Robotic cars could slash transport costs but cause unemployment
Cost-per-mile could be cut to less than €1, but the taxi industry will suffer badly
“As a road approaches its maximum capacity, small changes in traffic volumes can cause proportionately larger changes in congestion delays”
Frost & Sullivan, one of the world’s major business consultancies and analytic companies, is suggesting that the rise of the robotic car could cut the cost of motoring by a factor of 12 or more.
According to the research, the per-mile cost of motoring is enormously volatile, but an average cost of say, hiring a taxi, works out at around $12 per mile, or €10 (€6.68 per kilometre if you want to be more precise).
Frost and Sullivan says that this could be cut to as little as $1 per mile (€0.89 per mile or €0.55 per km). That’s more or less equivalent to the cost of most public transport systems in major cities, and therefore brings motoring within the reach of a far greater number of people.
Sadly, though, it’s bad news from an employment perspective. While some of the saving comes from the whole concept of shared ownership, and the amortisation of the cost of the vehicle across several users rather than one, most of the cost reduction is because robots don’t need wages or downtime.
“The biggest potential for decreasing the price per mile is provided by autonomous systems replacing drivers, which will make it possible to save the 30 to 40 per cent of the cost we pay for the ride,” Frost & Sullivan’s Arunprasad Nandakumar told The Irish Times.
Such a move towards more automated mobility solutions could significantly change the way we live our lives, especially in an urban setting.
“Shared mobility is becoming a global, social movement, and is growing rapidly as drivers look for ways to keep on the roads sustainably. New and exciting technology is making this a reality, and is allowing customers to shape their own carsharing and ride-sharing communities however they envision them,” said Edwin Colella, chief sales and marketing officer of Omoove, a leading proponent of shared ownership and ride-sharing.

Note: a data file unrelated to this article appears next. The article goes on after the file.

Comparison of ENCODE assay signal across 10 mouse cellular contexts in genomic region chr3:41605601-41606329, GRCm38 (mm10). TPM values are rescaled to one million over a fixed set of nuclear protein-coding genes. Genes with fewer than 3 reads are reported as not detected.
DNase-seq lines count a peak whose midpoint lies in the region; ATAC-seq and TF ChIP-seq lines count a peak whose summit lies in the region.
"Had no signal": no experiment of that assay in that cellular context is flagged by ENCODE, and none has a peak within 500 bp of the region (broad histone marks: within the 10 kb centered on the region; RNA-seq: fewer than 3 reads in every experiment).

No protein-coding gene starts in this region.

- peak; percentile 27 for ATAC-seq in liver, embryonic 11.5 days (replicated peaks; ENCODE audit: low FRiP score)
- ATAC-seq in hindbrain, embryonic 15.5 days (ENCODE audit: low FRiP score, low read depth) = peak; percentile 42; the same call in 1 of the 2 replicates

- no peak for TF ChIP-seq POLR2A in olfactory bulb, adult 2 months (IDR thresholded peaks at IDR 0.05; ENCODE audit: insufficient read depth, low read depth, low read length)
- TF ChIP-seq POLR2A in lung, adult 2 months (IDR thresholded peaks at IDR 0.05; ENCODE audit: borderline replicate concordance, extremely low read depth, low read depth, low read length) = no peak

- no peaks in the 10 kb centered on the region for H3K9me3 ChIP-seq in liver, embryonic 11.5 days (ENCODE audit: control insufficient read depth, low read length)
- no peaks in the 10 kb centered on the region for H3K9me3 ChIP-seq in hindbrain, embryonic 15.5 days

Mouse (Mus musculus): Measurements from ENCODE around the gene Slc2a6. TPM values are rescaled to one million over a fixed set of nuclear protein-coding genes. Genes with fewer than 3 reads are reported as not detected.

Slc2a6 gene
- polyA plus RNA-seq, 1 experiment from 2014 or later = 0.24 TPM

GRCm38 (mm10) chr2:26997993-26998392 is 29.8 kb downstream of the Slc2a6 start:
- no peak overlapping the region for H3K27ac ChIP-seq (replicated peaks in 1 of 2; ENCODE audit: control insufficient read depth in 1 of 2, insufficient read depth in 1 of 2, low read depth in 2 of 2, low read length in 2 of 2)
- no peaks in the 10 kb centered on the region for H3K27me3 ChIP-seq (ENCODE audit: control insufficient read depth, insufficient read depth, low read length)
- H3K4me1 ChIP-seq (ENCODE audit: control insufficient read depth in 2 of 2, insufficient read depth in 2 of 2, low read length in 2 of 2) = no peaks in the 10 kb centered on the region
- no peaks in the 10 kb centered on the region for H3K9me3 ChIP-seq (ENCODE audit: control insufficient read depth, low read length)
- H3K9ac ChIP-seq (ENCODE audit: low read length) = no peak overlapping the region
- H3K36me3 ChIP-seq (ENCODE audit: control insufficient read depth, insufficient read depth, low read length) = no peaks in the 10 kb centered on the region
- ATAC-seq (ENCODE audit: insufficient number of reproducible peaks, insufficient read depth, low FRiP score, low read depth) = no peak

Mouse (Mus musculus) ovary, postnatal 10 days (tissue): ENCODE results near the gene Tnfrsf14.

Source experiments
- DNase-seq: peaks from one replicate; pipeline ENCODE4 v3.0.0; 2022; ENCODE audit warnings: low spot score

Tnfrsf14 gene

“This is where the benefits of autonomous driving become obvious – while getting from A to B in a largely autonomous car the user will have plenty of gained time to spend on topics such as health, leisure and shopping,” says Franck Leveque, partner and business unit leader for mobility at Frost & Sullivan.
There are possible downsides to all of this, of course. Mass unemployment in the taxi industry is one, but another could be significant traffic problems.
Most experts agree that the greater the level of automation, the smoother the traffic will flow, simply because robotic cars talk to one another, and therefore can communicate to use junctions and sections of road much more efficiently.
However, that seems to ignore two salient facts. One is that our city streets are already clogged with cars driven by fallible, occasionally foolish, humans, and they’re not going to disappear overnight.
The other is that the potential for dramatic cost reductions means that many more people, who currently use public transport or cycle or walk, might well be tempted into the autonomous car-sharing sphere. We simply don’t yet know how many will be, nor how their wishes and needs will be accommodated.
One thing is certain, though and that’s that traffic is unpredictable. According to the Canada-based Victoria Transport Policy Institute, “congestion is a non-linear function, so as a road approaches its maximum capacity, small changes in traffic volumes can cause proportionately larger changes in congestion delays.”
One thing robots don’t deal with well is non-linear functions.